From ‘the last frontier’ to Ohio
- Published: June 16, 2016
This is another article in our series looking at why people choose to live in Yellow Springs.
Articles in this series
- Happy to be home again
- They’re villagers, thanks to Google
- Village a great place to raise children
- ‘Nomads’ decide to settle down in Village
- Choosing a college and a town
- Living, learning in the real world
- From ‘the last frontier’ to Ohio
- At 83, she’s no longer invisible
- Making a good life in Yellow Springs
- Artist family makes it work in Yellow Springs
Before moving to Yellow Springs, Eric and Kelley Oberg had never owned a home with a doorbell. The 16´ by 20´ cabin they built near Denali National Park in Alaska didn’t need one. Nor did their old farmhouse in rural Hocking Hills, Ohio, where neighbors were a car ride away. But now that they live in Yellow Springs’ Fair Acres neighborhood, the doorbell on their brick ranch home has proved so useful that it “wore through and broke” within a year, according to Eric.
This is the ninth article in an occasional series looking at why people choose to live in Yellow Springs.
If you have a story that fits our theme, feel free to contact us at email@example.com.
“There’s way more people than at my old school,” Sage observed during a recent interview in the backyard of the family’s home. “It’s more populated,” Cole agreed, with the seriousness of a rising fourth grader using a big word. Friends of the siblings are heavy users of the Oberg doorbell.
If the family has traded privacy and remoteness for community and proximity, they’ve done so deliberately.
“This is what we asked for,” Eric laughed. “I’m still getting used to people just stopping by. But that’s what community is.”
Eric was born and raised in Alaska, where both his parents and one set of grandparents were also born and raised. He grew up on Kodiak Island in the town of Larsen Bay, an Aleut community. He and his brother were the only non-Native children there, an experience he said has given him an unusual perspective on being a minority. His family later moved to the mainland, and he attended high school in Anchorage, leaving for college in Colorado after graduation.
“As amazing as Alaska is, I couldn’t wait to leave,” he said. But two years studying to be a sportscaster made him realize how much he missed the outdoors, specifically the Alaskan outdoors, so he left school and returned to his home state to work at Denali National Park. On his first day at the park, he met another young park worker, Eli Kramer, a native of Yellow Springs. They became friends, and from that friendship grew a small but real connection to a place he’d never seen — but would one day live.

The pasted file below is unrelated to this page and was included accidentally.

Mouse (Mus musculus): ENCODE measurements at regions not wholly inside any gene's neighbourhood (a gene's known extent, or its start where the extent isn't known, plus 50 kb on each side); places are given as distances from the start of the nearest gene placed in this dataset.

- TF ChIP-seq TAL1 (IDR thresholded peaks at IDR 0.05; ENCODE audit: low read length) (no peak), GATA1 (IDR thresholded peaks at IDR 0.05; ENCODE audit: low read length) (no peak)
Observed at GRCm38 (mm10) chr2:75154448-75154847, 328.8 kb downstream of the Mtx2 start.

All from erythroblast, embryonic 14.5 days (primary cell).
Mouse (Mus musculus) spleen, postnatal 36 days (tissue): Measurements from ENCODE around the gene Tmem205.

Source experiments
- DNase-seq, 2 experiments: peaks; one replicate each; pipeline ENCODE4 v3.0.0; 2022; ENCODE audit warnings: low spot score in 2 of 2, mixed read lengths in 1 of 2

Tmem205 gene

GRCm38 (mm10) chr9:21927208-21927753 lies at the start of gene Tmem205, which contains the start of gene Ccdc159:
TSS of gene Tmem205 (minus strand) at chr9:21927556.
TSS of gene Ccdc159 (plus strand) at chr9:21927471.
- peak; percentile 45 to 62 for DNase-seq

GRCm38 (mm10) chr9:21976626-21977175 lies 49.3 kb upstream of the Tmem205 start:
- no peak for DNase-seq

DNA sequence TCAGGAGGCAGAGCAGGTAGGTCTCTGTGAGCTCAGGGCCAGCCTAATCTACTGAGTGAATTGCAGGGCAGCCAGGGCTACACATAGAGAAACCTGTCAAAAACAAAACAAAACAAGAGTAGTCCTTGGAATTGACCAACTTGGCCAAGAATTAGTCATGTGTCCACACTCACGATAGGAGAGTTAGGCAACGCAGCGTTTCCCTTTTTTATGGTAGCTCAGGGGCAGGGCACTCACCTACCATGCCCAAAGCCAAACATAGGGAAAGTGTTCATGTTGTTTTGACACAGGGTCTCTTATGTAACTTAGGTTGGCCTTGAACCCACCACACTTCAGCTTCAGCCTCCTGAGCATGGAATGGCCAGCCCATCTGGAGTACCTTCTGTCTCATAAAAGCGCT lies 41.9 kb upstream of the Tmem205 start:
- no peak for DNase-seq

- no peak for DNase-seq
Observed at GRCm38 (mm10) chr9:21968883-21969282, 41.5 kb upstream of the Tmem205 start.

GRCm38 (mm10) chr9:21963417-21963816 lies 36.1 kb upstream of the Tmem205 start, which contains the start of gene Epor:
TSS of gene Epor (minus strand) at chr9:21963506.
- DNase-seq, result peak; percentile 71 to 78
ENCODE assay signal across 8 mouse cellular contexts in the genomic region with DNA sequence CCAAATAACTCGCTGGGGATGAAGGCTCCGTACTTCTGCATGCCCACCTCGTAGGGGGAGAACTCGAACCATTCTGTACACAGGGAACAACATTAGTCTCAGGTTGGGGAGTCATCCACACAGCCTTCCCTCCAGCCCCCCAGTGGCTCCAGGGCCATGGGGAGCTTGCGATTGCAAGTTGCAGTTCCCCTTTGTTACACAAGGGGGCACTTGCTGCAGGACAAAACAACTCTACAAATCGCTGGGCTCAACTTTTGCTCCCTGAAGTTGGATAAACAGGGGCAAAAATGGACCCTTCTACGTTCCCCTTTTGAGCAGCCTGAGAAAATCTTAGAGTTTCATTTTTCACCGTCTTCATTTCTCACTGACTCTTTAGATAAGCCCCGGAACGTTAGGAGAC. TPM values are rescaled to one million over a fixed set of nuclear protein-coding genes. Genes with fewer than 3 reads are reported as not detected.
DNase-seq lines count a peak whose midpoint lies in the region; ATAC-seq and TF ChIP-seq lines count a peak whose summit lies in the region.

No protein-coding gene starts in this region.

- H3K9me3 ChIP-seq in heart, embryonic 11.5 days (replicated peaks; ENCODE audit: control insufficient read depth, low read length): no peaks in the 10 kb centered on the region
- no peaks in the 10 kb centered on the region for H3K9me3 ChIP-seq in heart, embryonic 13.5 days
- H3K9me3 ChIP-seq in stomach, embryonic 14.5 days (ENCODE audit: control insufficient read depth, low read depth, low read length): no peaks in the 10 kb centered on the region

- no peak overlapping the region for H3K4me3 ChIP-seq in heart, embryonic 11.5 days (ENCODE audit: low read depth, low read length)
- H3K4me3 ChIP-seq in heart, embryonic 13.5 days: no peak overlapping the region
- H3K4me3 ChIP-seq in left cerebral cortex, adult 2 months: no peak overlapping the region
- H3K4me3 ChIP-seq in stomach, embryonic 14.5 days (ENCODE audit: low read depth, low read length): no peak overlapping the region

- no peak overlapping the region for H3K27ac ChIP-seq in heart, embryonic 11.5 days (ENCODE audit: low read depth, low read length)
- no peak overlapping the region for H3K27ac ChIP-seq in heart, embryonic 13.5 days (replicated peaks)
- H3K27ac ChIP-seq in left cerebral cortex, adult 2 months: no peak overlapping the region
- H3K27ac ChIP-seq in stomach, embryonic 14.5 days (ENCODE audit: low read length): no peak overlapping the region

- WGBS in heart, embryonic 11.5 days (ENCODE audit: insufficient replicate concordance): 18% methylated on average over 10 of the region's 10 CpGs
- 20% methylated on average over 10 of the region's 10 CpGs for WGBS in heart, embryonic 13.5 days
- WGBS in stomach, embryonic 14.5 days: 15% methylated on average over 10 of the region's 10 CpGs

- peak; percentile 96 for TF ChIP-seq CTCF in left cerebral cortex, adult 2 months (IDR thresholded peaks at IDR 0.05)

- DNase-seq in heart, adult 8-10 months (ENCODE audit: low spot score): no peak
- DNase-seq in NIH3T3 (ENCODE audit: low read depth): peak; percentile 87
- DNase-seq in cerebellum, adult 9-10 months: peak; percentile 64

Kelley grew up in Cincinnati, but headed for Colorado after high school to work at a ski resort. She did seasonal work, spending her summers in the Grand Tetons and her winters in Colorado and Montana. She and Eric became friends when he was in college in Colorado; after he returned to Alaska, Kelley and several friends drove north to spend the winter there.
“Five broke 20-year-olds setting out for Alaska at the end of October is not a good idea,” she laughed.
But the trip reconnected her to Eric, and they spent their twenties together in the far north. For four years, they worked together as sled dog trainers for the Iditarod, the 1,000-mile dog sled race that is “Alaska’s Super Bowl,” Eric said. They each took part in 300-mile races of their own. And when they weren’t running dogs, they worked in Denali. Eric ran a trail crew 90 miles into the park along its one old mining road, and Kelley worked on a construction crew 50 miles in. The work was one week on, one week off.
Photos of all these rugged adventures hang, somewhat incongruously, on the walls of their cheerful kitchen in Yellow Springs. One photo shows Cole as a baby, and it was his birth that spurred the couple to think about “coming back down,” Kelley said. The desire to be nearer to her parents in Cincinnati was a big motivator for the move.
So Eric began looking for a job, a process he thought “would buy me years,” he joked. But he readily found a position in the Columbus office of the Rails-to-Trails Conservancy, and the couple decided to move to Ohio.
They bought a farmhouse in the Hocking Hills area with three acres for large-scale gardening, a lifelong love of Eric’s.
“We felt we needed to wean ourselves back into society,” he said of their choice to homestead in rural Ohio. They lived there for seven years, “trying to make it work,” Kelley said, but realized the area didn’t fit them. Though they enjoyed aspects of life there, they were distressed by the insularity, homogeny and the “deep-seated racism and intolerance” that was open, not hidden, among many residents, according to Kelley.
“It was really disheartening,” she said. “As the years went on, it became apparent that we didn’t want to raise our kids here.”